The magical Medina of Marrakech

Have you ever wished you could jump into a scene from Aladdin? Where the word “beautiful” doesn’t quite do justice to how chaotic and, at the same time, magical a place is? That’s how a visitor would see the Medina of Marrakech.

In old Arabic, the term “medina” means city, and this modern-day, the word “medina” is used interchangeably to indicate downtown or the ancient city itself. The souks represent an Arabic market where you can find winding streets filled with local people, lively merchants, impressive doorways with beautiful Moorish designs and finishes, and remarkable monuments. Enclosed by 12 miles of red walls built around it, the medina’s souks are the largest in North Africa, and the Medina of Marrakech is a UNESCO World Heritage site.

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Exploring the medina by foot is one of Marrakech‘s finest enjoyments. It’s a whirlwind of emotions as you try to understand the narrow streets while being distracted by unexpected experiences, like people putting snakes on your shoulders, or the scents of colorful spices and herbs that are strange yet alluring. It can be a tad hectic, but it’s worth it! Moreover, you’ll discover historical gems like Bahia Palace and smell the leather tanneries on Rue de Bab Debbagh.

As you explore, you will eventually find yourself in Jemaa el-Fnaa square, also known as the star of the medina. At night, this open-air theatre will be brimming with storytellers, dancers, henna artists, and street performances, filling up the square.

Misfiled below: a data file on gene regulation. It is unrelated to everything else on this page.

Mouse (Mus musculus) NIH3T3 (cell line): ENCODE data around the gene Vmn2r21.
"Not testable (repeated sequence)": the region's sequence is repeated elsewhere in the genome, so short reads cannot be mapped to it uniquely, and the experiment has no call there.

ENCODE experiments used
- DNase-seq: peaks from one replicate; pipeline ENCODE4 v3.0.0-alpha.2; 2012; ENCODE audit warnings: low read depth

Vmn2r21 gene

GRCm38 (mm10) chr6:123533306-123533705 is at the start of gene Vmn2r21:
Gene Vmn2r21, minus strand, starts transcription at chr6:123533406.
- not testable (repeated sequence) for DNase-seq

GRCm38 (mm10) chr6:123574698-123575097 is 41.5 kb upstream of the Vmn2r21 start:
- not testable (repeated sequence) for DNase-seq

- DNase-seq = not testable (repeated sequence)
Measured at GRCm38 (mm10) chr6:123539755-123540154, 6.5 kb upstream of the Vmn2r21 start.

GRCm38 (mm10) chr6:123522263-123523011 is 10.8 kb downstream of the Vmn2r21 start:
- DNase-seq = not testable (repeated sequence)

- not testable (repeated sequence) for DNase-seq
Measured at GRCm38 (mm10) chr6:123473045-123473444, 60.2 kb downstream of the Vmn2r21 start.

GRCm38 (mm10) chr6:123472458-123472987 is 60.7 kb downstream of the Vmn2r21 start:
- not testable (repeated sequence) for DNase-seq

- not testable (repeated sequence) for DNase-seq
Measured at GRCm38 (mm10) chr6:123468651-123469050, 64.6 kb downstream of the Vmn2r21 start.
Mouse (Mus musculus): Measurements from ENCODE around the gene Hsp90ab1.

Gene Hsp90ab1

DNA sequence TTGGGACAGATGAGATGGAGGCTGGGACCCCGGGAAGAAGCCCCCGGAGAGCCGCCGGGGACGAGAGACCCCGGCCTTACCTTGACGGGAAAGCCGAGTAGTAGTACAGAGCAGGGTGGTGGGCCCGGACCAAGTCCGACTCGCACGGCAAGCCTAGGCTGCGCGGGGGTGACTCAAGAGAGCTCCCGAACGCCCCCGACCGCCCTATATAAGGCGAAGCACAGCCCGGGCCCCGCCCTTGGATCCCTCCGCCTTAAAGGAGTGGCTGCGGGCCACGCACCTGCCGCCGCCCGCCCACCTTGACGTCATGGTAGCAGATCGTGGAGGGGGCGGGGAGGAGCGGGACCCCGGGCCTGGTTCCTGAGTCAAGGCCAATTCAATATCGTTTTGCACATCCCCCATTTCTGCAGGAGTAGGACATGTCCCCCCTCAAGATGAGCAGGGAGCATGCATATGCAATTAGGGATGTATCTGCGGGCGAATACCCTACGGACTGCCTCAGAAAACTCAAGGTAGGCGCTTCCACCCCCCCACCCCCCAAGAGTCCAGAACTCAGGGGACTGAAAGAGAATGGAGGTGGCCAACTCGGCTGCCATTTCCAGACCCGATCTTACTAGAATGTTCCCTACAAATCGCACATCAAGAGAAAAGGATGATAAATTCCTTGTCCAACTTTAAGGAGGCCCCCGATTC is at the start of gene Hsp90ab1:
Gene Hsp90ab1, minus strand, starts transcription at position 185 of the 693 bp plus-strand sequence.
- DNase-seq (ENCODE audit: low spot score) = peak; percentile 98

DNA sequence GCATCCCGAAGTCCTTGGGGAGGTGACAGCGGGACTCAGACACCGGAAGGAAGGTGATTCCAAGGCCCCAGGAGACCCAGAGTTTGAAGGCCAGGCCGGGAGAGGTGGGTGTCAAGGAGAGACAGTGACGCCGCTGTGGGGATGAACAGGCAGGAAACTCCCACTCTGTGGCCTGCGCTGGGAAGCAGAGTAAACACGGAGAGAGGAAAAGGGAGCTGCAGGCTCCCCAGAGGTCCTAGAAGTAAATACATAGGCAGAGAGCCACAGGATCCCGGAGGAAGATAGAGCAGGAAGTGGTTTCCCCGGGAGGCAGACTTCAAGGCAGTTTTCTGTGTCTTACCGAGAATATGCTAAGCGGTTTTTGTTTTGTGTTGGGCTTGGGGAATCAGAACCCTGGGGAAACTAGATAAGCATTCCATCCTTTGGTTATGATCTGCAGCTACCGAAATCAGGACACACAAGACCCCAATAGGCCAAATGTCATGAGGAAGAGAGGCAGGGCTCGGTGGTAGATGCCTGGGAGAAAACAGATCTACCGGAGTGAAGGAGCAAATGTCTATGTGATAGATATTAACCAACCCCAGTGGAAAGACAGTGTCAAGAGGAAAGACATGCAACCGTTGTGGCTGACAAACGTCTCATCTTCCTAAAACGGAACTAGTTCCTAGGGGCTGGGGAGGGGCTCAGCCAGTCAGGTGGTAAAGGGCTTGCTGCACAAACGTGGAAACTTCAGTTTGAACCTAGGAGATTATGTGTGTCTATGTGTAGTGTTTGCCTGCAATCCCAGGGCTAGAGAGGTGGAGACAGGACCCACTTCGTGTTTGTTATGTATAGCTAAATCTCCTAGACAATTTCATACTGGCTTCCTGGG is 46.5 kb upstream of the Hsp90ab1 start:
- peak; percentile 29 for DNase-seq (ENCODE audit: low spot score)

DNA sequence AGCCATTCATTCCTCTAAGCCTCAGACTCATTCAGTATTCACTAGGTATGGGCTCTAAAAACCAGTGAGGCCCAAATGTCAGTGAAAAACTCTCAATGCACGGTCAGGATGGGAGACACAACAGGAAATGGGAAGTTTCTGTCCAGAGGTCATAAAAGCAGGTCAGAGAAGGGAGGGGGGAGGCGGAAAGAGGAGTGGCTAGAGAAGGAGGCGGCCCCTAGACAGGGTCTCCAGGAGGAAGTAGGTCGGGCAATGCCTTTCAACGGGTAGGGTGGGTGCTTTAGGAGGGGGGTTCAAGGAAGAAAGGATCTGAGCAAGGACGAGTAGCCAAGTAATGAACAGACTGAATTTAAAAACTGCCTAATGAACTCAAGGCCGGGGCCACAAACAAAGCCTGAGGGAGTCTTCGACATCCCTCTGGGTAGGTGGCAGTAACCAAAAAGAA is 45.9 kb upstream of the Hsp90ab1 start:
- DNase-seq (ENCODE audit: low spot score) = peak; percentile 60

While in Medina, you should try most if not all of the cuisine you see. What’s the best way to understand one’s culture if not by food? Instead of drinking coffee in a swanky coffee shop, dive into the medina, find good local eats and challenge your gastronomic experience. Enjoy a cup of Moroccan tea near Jemaa el-Fnaa square and witness the cafe’s vibrant life, especially during the evening. Watching the locals in their diverse spectrum is simply incredible.

Visit the gardens and the parks

Most of the time the city has sunshine year-round, so naturally, there are many remarkable gardens and parks to visit. Majorelle Garden is the most famous of them all, built by the French artist Jacques Majorelle. Yves Saint Laurent is often connected to it also, especially for his role in rehabilitating the botanical garden into the picturesque and colorful oasis it is today.

Arsat Moulay Abdeslam, also popularly known as Cyber Park, is a favorite amongst locals and a good place to sit back and enjoy the free Wi-Fi available throughout the park. But if you prefer to be on Marrakech‘s outskirts, Palmeraie Park is in the oasis, built surrounded by palm trees.

Final thoughts

If you’re visiting Marrakech for the first time, be prepared to get lost in the souks (Arab markets). The medina is a maze of windy walkways with vibrant shops and merchants. Take it as part of the experience and something to be remembered along the way. But if you yearn for something peaceful and quiet, you’ll be happy to know that there is much more to the Red City than its medina. ‘arak qaribana!